Wallaces Farmer

Statewide soil tests indicate a deficiency of potash and phosphorus, costing some farmers an average of $20,000.

Compiled by staff

April 13, 2016

3 Min Read

Soil tests show that 40% of Iowa farm fields are critically deficient in two key soil nutrients, which is decreasing both crop yields as well as farmer income throughout the state. These are the findings of the International Plant Nutrition Institute (IPNI), which recently collected more than 4 million soil samples from farms across North America including 719,000 in Iowa and had them analyzed by both public and private laboratories.

“This landmark study shows that 40% of Iowa farms are critically deficient in phosphorus, while 45% are critically deficient in potassium,” says Dr. Robert Mullen, director of agronomy at PotashCorp, the world’s largest producer of crop nutrients.

Interactive map shows results of this study
Mullen, who oversees PotashCorp’s eKonomics research program, has created a state-by-state breakdown of the study coupling the data with historic nutrient balance trends in Iowa. You can see it by clicking on Interactive Map Shows Results of Study. The company’s eKonomics program is an agribusiness resource focusing on crop nutrients.

“At PotashCorp-eKonomics.com, farmers can view the results of the IPNI study in an easy-to-use interactive map. Plus, we’re adding critical state-specific data that Iowa farmers need to see,” says Mullen. “For example, we’re comparing fertilizer application rates to fertilizer removal rates over the last 40 years. And the emerging ‘nutrient balance’ trendline suggests Iowa’s problem could worsen over time.”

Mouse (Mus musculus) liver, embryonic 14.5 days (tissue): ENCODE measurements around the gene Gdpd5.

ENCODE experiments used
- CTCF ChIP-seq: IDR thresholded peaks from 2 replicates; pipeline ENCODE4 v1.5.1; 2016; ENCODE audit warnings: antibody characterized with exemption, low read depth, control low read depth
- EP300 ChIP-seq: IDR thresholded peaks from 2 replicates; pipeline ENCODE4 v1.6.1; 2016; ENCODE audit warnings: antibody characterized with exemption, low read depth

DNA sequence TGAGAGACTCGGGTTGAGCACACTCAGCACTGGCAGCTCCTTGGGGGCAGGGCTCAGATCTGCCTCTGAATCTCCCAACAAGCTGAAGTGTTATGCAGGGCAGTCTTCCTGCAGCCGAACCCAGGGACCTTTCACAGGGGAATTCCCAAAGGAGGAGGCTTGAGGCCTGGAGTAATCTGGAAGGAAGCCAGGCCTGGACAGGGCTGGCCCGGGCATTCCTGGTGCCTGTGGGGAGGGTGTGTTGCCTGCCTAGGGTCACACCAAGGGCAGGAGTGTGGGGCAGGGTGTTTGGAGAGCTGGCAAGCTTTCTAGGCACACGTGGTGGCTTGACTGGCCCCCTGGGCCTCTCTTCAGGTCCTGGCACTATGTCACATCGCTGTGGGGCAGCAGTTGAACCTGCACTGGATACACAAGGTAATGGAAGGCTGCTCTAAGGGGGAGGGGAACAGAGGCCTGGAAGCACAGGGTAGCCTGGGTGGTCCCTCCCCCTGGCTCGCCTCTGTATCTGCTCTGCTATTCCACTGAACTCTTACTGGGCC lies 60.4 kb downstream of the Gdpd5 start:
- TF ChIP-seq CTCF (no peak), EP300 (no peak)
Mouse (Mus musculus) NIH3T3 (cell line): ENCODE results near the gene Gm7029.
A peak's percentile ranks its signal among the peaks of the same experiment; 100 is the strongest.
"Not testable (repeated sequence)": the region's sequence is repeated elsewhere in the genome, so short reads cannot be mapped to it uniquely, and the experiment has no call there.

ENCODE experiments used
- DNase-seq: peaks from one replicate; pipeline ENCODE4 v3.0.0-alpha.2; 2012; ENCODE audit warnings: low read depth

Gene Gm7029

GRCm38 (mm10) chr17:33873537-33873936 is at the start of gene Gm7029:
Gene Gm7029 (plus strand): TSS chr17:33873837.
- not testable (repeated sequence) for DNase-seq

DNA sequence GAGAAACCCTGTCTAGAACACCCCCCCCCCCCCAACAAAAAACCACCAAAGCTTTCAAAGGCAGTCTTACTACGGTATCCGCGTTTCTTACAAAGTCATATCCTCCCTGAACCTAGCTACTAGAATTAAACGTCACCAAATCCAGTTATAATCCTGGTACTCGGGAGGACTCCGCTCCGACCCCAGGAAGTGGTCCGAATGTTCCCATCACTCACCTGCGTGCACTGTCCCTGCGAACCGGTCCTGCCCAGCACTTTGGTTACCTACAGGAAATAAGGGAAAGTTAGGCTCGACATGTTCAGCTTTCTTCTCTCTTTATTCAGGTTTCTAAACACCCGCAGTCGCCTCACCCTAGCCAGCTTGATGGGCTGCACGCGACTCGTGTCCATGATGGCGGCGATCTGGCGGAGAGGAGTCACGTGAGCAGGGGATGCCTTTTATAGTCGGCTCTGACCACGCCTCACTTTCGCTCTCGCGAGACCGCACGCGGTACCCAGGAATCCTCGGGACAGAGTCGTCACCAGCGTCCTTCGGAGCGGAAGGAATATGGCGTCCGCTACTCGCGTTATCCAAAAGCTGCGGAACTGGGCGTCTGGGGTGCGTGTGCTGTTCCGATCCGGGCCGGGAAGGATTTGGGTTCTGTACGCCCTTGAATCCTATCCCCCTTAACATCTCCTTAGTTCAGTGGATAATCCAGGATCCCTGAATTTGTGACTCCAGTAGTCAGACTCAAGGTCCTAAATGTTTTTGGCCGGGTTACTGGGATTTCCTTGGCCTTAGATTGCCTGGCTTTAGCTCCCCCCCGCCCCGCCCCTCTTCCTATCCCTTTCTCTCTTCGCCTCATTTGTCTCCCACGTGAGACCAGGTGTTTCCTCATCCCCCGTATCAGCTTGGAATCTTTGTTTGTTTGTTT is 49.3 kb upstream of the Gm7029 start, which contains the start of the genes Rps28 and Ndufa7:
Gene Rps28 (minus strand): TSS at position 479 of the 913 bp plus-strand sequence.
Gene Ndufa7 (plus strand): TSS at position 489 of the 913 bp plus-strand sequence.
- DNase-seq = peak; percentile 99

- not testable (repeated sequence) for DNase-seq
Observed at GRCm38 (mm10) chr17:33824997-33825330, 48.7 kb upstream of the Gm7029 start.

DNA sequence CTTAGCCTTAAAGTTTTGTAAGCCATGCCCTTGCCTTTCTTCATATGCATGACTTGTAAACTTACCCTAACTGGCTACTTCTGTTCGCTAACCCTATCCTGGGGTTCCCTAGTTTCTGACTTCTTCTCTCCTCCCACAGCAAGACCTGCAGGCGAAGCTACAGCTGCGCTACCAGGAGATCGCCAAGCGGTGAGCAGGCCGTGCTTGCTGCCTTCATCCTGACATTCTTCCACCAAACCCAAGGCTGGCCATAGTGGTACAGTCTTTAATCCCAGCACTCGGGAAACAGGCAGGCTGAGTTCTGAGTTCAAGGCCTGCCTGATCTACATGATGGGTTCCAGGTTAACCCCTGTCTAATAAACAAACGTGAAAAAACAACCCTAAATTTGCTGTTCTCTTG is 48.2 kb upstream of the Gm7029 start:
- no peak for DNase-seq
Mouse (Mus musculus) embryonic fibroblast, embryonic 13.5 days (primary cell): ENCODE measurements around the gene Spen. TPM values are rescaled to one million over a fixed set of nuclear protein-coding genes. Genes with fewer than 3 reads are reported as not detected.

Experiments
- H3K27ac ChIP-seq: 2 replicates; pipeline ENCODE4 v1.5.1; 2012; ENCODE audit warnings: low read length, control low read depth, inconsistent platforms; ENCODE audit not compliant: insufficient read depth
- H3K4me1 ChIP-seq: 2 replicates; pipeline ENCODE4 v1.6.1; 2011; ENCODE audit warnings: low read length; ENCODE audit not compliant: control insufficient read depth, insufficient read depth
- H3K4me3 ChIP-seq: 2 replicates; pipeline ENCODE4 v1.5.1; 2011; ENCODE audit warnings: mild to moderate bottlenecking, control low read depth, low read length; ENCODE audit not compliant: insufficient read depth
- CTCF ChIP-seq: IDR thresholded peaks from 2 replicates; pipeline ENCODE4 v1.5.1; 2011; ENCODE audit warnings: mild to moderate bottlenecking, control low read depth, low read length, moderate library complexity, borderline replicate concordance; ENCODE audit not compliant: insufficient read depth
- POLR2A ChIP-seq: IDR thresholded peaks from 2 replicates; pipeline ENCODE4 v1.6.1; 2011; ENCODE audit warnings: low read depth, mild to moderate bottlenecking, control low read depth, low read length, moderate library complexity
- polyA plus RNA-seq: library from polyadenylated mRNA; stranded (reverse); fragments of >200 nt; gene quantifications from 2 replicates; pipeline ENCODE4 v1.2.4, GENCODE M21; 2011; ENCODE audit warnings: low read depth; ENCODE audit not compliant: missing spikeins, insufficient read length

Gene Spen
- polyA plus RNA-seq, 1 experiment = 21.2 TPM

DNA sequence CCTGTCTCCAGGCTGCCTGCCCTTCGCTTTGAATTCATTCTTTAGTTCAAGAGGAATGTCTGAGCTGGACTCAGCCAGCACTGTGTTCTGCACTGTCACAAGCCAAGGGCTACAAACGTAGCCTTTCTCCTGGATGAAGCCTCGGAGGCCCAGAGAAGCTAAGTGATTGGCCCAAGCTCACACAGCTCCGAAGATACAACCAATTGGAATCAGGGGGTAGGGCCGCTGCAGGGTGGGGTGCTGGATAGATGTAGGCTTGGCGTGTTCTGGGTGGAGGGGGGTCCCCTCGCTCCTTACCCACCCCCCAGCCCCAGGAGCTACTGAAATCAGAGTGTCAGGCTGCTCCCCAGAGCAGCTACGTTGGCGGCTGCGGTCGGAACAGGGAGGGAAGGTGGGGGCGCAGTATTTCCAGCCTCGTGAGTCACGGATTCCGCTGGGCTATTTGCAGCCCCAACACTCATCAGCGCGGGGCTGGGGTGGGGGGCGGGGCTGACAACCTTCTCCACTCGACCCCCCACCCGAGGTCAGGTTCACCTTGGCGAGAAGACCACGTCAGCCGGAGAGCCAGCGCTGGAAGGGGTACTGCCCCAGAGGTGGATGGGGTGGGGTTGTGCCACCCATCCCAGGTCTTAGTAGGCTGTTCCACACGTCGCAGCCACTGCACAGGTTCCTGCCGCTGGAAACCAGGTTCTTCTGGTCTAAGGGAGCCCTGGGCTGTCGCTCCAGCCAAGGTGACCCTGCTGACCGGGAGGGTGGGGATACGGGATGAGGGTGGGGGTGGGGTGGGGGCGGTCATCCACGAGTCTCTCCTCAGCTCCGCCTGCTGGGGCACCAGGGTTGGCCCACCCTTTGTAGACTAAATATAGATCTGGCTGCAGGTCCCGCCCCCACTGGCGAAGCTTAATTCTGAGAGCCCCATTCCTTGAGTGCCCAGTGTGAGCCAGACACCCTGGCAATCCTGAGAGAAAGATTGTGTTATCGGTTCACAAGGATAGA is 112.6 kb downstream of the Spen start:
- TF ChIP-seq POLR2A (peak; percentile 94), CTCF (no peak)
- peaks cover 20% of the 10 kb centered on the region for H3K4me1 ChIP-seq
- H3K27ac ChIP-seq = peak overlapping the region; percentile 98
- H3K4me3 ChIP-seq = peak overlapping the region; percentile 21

The downward trend is staggering in Iowa. While the “critically below” figures show some improvement in phosphorus, and even more so for potassium in the last five years, historically, potassium nutrient balances in the state are down 434%, and phosphate nutrient balances are down 874%.

Average farmer leaving thousands of dollars in the field
Given the importance of potash and phosphorus to crop health and yields, these figures should paint a sobering picture for Iowa farmers.

“Under current conditions, 40% of Iowa farmers are losing money because they are potassium deficient and almost half are losing out by shorting the soil of phosphorus,” Mullen adds. “When times get tough and crop prices are down, the natural tendency is to pull back on your P and K applications, but more often than not, cutting back on crop nutrients means cutting back on profits.”

The problem of this practice, experts say, is that it leaves a lot of potential yield and profit lying dormant in the field.

Use online calculator to figure your return on investment
Mullen uses the eKonomics ROI calculator to illustrate his point. “Let’s say you’re growing $3.60 corn on 350 acres with a yield potential of 200 bushels per acre. If you are below the critical level of potassium and you apply university recommended rates at today’s potash prices, you could increase your net profit by an average of $20,000.

Potash (K) is a major source of potassium and helps plants develop strong root systems giving crops greater resistance to drought, disease and insects. Phosphate (P) is the major source of phosphorus, the energizer of plant production, which increases yields.

As the world’s largest crop nutrient company, PotashCorp plays an integral role in global food production. The company produces the three essential nutrients required to help farmers grow healthier, more abundant crops. “With global population rising and diets improving in developing countries, crop nutrients such as potash, phosphates and nitrogen offer a responsible and practical solution to help produce the food we need, from the land we have,” notes Mullen.

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